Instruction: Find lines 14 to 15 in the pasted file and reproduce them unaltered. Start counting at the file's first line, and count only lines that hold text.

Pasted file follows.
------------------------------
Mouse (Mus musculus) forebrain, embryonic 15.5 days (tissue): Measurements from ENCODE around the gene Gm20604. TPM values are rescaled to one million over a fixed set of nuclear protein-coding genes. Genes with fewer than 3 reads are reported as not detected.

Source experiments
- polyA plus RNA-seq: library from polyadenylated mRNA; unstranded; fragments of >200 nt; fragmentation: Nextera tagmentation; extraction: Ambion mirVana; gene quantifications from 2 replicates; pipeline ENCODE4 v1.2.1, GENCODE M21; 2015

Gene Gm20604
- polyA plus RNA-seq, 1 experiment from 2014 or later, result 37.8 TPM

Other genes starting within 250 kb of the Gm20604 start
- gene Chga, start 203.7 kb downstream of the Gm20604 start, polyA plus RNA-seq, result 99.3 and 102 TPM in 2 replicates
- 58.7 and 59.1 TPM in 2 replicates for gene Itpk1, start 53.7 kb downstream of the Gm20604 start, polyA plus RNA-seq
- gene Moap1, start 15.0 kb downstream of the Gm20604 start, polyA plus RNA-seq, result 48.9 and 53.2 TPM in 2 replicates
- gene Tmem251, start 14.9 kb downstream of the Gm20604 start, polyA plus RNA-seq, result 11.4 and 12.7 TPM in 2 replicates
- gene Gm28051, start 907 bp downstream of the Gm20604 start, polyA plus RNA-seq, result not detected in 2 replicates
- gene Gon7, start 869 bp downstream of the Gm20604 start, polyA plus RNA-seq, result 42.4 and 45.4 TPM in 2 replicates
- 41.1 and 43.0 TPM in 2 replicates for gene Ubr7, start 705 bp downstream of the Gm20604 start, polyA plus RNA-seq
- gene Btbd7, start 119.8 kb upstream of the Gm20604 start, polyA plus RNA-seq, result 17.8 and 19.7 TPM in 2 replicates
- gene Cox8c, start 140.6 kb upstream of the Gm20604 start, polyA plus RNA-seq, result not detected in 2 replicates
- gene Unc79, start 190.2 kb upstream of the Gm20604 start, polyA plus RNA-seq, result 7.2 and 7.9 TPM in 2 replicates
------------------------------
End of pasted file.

- gene Btbd7, start 119.8 kb upstream of the Gm20604 start, polyA plus RNA-seq, result 17.8 and 19.7 TPM in 2 replicates
- gene Cox8c, start 140.6 kb upstream of the Gm20604 start, polyA plus RNA-seq, result not detected in 2 replicates